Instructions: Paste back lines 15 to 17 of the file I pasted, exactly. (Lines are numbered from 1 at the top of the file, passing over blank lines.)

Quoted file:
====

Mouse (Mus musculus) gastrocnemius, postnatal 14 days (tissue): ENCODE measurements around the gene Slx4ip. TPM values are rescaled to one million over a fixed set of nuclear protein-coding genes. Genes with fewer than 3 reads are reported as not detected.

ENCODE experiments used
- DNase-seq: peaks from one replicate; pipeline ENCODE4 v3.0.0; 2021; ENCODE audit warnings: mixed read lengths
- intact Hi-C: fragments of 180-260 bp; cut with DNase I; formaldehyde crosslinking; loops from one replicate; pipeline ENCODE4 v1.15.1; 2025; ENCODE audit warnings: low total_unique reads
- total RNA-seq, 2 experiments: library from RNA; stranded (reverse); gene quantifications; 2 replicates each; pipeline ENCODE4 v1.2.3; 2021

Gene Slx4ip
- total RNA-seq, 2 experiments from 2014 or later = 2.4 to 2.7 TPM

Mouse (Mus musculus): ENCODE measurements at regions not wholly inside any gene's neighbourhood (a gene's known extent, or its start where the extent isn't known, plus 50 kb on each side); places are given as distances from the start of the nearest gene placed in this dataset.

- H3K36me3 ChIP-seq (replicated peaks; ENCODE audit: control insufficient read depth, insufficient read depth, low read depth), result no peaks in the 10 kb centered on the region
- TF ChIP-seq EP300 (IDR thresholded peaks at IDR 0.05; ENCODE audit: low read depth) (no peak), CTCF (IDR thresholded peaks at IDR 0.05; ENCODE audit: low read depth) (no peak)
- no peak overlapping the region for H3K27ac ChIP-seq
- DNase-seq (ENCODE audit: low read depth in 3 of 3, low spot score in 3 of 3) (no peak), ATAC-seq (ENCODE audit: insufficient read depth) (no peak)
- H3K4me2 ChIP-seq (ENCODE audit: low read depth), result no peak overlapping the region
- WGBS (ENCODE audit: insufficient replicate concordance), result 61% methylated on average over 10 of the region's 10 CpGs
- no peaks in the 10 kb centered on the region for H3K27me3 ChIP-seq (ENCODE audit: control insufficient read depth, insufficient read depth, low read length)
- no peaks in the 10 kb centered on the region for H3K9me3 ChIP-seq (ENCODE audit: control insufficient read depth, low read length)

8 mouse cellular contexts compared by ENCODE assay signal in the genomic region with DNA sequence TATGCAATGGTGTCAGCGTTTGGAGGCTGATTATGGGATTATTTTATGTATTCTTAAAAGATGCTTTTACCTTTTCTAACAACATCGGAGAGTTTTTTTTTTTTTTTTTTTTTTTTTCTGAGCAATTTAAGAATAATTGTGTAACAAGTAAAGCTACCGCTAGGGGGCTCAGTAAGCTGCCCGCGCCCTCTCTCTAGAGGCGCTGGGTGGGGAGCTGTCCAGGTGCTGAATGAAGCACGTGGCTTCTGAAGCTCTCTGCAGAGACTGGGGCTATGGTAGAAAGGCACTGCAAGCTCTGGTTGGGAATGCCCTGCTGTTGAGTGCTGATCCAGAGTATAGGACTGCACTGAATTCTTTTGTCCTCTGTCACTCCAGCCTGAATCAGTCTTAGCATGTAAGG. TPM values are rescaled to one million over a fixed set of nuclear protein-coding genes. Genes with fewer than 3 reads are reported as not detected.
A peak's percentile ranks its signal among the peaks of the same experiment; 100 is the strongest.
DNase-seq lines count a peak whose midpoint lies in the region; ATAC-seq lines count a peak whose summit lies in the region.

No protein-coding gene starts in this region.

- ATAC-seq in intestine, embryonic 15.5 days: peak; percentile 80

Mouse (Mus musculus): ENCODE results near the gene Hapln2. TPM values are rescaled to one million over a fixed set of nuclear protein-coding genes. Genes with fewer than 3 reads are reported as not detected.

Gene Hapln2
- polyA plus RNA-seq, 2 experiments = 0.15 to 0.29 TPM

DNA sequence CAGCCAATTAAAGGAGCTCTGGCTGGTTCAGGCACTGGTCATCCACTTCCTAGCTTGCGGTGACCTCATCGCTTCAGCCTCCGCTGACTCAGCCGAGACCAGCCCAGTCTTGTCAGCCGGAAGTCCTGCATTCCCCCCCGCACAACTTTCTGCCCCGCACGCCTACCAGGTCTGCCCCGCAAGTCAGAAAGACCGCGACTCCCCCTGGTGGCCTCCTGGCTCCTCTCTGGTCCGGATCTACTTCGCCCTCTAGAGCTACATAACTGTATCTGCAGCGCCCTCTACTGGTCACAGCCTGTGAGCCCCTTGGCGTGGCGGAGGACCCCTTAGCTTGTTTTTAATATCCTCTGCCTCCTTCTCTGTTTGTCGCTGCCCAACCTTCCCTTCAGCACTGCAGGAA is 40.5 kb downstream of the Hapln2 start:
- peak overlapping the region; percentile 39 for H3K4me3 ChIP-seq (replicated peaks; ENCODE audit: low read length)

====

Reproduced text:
- no peaks in the 10 kb centered on the region for H3K27me3 ChIP-seq (ENCODE audit: control insufficient read depth, insufficient read depth, low read length)
- no peaks in the 10 kb centered on the region for H3K9me3 ChIP-seq (ENCODE audit: control insufficient read depth, low read length)

8 mouse cellular contexts compared by ENCODE assay signal in the genomic region with DNA sequence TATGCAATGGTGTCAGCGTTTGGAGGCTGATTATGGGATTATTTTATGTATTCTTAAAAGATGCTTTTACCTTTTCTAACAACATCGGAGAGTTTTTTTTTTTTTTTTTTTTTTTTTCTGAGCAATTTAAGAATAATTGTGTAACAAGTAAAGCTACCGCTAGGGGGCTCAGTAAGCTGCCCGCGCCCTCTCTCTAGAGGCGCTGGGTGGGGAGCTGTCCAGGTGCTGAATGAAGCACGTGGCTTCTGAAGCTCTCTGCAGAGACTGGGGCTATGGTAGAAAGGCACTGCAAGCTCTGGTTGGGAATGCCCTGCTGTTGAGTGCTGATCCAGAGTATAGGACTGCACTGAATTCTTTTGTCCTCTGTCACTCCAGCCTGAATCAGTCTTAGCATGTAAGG. TPM values are rescaled to one million over a fixed set of nuclear protein-coding genes. Genes with fewer than 3 reads are reported as not detected.